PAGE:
☀ Molecule can store solar energy for 18 years
A new energy system can store energy for up to 18 years and then release it as electricity when needed.
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Researchers at the Chalmers University of Technology in Sweden have developed an energy system that can capture solar energy and store it for up to eighteen years. Together with a micrometer-thin thermoelectric generator, the system can then convert solar energy into electricity.
"This is a radically new way of extracting the sun's energy as electricity. We can produce electricity regardless of weather, time of day, season or geographical distance. It is a closed system that is operated without causing carbon dioxide emissions", says research leader Kasper Moth-Poulsen, professor at Chalmers, in a press release.
In brief, the technology is based on a specially designed molecule. When the molecule comes in contact with sunlight, the atoms of the molecule take on a new shape where they bind together in a different way. The molecule becomes an energy-rich isomer and this can be stored in liquid form for up to 18 years.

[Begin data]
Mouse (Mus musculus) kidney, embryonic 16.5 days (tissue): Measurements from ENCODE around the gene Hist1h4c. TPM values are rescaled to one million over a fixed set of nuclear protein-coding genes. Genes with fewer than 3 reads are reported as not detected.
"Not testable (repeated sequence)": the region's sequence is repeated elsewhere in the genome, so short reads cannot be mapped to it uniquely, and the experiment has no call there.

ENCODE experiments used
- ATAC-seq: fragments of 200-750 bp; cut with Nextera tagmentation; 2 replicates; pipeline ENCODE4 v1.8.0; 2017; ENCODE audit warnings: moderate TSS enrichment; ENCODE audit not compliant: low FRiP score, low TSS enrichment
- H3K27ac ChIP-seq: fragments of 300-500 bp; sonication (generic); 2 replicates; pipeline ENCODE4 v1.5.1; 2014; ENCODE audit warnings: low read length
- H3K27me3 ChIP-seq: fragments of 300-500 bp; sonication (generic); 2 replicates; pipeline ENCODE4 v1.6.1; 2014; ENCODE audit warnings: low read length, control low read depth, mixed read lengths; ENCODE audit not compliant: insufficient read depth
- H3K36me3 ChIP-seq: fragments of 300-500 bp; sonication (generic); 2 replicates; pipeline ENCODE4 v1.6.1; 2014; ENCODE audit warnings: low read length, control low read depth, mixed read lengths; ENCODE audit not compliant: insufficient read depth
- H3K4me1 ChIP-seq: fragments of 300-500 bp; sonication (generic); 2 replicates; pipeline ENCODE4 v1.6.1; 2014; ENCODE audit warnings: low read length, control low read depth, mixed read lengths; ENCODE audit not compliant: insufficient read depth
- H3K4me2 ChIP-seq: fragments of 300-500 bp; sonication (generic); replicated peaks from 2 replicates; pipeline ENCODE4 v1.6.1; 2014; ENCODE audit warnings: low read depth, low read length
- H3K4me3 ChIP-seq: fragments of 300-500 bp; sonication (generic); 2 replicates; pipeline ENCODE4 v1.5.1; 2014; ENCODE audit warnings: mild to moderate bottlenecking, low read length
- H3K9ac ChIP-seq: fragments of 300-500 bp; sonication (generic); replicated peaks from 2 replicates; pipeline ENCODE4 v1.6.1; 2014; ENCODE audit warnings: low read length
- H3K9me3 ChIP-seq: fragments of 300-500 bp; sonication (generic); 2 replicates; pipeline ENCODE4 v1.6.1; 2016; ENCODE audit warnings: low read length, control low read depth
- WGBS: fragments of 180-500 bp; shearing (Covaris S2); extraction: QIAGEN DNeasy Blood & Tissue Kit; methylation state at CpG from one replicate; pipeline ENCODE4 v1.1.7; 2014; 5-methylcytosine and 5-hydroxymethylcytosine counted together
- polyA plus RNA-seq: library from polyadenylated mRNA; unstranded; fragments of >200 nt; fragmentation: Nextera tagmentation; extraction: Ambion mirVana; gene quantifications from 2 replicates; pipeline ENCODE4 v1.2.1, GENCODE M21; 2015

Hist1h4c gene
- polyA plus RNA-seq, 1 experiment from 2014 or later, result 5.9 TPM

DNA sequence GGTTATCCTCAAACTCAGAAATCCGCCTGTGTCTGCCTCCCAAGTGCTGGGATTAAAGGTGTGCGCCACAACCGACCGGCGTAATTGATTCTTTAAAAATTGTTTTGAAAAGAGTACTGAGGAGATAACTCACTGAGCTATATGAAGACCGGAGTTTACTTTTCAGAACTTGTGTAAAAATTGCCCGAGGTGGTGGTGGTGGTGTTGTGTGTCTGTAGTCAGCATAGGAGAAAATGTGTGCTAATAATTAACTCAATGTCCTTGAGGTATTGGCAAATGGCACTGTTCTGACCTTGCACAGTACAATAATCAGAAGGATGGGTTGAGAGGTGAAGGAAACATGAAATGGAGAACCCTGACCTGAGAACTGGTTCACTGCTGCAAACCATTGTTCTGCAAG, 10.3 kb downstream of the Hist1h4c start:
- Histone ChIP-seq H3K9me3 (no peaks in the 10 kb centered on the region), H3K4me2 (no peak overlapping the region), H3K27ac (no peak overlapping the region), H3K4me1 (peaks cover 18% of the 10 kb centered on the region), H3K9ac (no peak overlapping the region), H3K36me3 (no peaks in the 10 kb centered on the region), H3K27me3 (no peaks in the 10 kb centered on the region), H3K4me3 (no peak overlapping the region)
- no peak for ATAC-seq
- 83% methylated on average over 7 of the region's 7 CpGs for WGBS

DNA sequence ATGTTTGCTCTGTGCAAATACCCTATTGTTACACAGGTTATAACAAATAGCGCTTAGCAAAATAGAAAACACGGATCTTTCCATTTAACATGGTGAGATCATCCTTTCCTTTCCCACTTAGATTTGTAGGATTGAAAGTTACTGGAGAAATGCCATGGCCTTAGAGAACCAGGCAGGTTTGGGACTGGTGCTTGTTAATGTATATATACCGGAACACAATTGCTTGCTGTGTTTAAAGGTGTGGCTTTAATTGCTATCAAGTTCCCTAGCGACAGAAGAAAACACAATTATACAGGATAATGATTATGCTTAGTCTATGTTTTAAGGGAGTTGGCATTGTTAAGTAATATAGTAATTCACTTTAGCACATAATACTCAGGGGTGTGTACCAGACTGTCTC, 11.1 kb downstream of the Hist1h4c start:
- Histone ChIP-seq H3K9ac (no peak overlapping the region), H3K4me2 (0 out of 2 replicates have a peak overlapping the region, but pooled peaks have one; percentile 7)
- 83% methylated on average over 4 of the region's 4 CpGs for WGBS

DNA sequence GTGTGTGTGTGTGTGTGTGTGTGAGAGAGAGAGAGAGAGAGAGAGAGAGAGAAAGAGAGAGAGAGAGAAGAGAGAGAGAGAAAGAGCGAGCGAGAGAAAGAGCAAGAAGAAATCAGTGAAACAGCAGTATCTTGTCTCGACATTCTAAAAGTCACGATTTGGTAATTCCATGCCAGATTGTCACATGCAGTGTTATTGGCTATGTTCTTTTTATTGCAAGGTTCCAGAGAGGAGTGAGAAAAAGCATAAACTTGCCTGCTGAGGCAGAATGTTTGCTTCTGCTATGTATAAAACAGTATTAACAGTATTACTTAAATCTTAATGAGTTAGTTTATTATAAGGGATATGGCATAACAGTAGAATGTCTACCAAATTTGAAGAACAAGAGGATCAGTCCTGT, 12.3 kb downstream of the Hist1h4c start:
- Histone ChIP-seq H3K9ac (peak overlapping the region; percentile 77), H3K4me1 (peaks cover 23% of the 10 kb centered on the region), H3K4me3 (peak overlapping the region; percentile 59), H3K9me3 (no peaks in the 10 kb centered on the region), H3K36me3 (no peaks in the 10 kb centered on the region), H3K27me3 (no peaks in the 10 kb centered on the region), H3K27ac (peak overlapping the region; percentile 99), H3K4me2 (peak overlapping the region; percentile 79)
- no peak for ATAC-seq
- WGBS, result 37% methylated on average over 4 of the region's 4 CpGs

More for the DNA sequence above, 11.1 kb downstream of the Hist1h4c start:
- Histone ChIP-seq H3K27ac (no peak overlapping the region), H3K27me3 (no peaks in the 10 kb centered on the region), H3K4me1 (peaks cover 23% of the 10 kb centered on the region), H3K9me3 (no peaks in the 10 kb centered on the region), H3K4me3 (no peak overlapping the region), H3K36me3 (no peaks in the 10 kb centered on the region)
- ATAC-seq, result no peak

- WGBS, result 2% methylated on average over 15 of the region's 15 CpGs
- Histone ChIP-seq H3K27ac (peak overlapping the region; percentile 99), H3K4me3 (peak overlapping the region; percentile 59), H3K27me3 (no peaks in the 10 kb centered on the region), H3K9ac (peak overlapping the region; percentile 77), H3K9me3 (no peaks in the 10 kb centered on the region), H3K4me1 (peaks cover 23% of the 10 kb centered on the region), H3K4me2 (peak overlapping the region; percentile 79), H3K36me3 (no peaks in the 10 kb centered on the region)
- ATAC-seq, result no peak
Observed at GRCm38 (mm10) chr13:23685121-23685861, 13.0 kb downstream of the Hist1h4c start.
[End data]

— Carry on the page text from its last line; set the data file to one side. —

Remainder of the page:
When electricity is needed, the thermoelectric generator can convert the energy into electricity while the molecule returns to its original shape. The molecules can also be sent to places that need electricity.
The method is fossil- and emission-free and the researchers see many potential uses.
"The generator is an ultra-thin chip that could be integrated into electronics such as headphones, smart watches and telephones. So far, only a small amount of electricity is generated, but the new results show that the concept works. It looks very promising", says Chalmers researcher Zhihang Wang.
The researchers have now shown that the method works and will now move on to make it more efficient.
"Together with the various research groups included in the project, we are now working to streamline the system. The amount of electricity or heat it can extract needs to be increased. Even if the energy system is based on simple basic materials, it needs to be adapted to be sufficiently cost-effective to produce and thus possible to launch on a broad front", says Kasper Moth-Poulsen.
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